die cast

Die Cast Machinery

Industry Insight

Date December 2015

By the numbers

Synopsis

Current trends

  • After soft market conditions in 2008, 2009 and part of 2010, used equipment market participants have reported increasing buyer inquiries about the availability of production machinery of all types

Key statistics

  • Industry revenues: $15.5 billion (non-ferrous foundry products)
  • Major product categories: Gas and water meters, tools, gear housing covers, drive axles, transmission and engine components
  • Major machine manufacturers: BuhlerPrince, HPM, Idra
  • Recent sales trends: Falling nonferrous metals prices have increased competitiveness of die cast products and improved margins. Overall, revenue for nonferrous foundry products is forecast to increase at an annualized rate of 4.3 percent over the five years to 2015, including growth of 2.4 percent in 2015

Current market for die casting equipment is good: Industry participants report there is currently a healthy balance of supply and demand of die casting equipment in the secondary marketplace. Late model machines are selling well, particularly those with shot end and control advancements. Certain manufacturers, such as BuhlerPrince, are particularly desirable because used machines are not readily available and new machines are subject to long lead times. Older machines and machines in poorer condition are not as marketable. The most popular size machines are between 400- and 800-ton capacity. Machines with larger than 1,200-ton capacity require a longer market period due to a more limited user base. Lenders should discuss appropriate liquidation timeframes with appraisers for these sizes of machines.
 

Rebuilds can add value: Because of their significant investment, die casting machines are often rebuilt to prolong life and improve performance. Machines that have undergone significant rebuilds will garner higher values of significance as long as those rebuilds are complete and enhance production levels. Who conducted the rebuild also makes a difference. If the work was completed by the original equipment manufacturer or other reputable firm, such as DCP, the value added will be much greater. In comparison, in-house rebuilds are less valuable due to the inability of a buyer to know the “quality” of the rebuild. Control upgrades (such as shot monitoring or machine controls) add value to machines but only a small portion in relation to their costs. While the controls do increase the operability of the older die cast machines, they are still older machines as a core and therefore need to have upgraded controls to continue operation at a competitive level. Appraisers should inquire about these types of improvements to ensure valuations reflect these investments.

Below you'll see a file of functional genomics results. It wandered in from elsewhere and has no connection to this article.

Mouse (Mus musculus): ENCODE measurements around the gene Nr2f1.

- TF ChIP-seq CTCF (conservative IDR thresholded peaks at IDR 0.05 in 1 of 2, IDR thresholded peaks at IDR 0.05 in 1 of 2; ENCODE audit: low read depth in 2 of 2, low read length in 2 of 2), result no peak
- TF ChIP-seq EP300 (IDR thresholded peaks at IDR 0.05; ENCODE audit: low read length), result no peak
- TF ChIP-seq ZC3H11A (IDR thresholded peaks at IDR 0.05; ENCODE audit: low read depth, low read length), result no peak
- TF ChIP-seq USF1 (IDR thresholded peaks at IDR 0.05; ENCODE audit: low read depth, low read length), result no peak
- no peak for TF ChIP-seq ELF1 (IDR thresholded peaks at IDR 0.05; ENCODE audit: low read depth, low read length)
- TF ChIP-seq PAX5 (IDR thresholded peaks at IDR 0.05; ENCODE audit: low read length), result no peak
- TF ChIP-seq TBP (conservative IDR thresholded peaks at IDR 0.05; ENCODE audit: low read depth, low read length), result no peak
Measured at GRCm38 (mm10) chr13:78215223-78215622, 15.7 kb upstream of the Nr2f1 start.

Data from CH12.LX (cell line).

Metals pricing a key external driver: Nonferrous materials such as aluminum, copper, magnesium, titanium and zinc are the primary materials used in die casting. Of these, aluminum castings make up the majority of sales and have been heavily relied upon for their ability to reduce weight, while maintaining rigidity. This characteristic has closely linked aluminum die castings to the transportation industry, more specifically the automotive industry, which makes up more than 50 percent of the customer base. Lenders should be aware that fluctuations in raw material pricing can impact margins of portfolio companies. Prices for nonferrous metals declined notably in 2015, creating favorable conditions for die casters.
 

Melt furnaces can prove challenging to sell: In die casting, molten metal is forced into cavities under high pressure. To liquefy the metal, melt furnaces adjoin die cast machines. While melt furnaces can signify a significant installed cost, getting that investment back out in liquidation can be challenging when sold for removal. These furnaces must be dismantled to transport and need refractory brick upon re-installation. This cost to reline a furnace can be equal to almost half the original cost of the furnace, negatively affecting its salability in a duress sale scenario. Smaller holding and melt furnaces (typically less than 50,000-pound capacities) that can be shipped in one piece may be more salable, while larger capacity furnaces are usually going unsold or selling for scrap.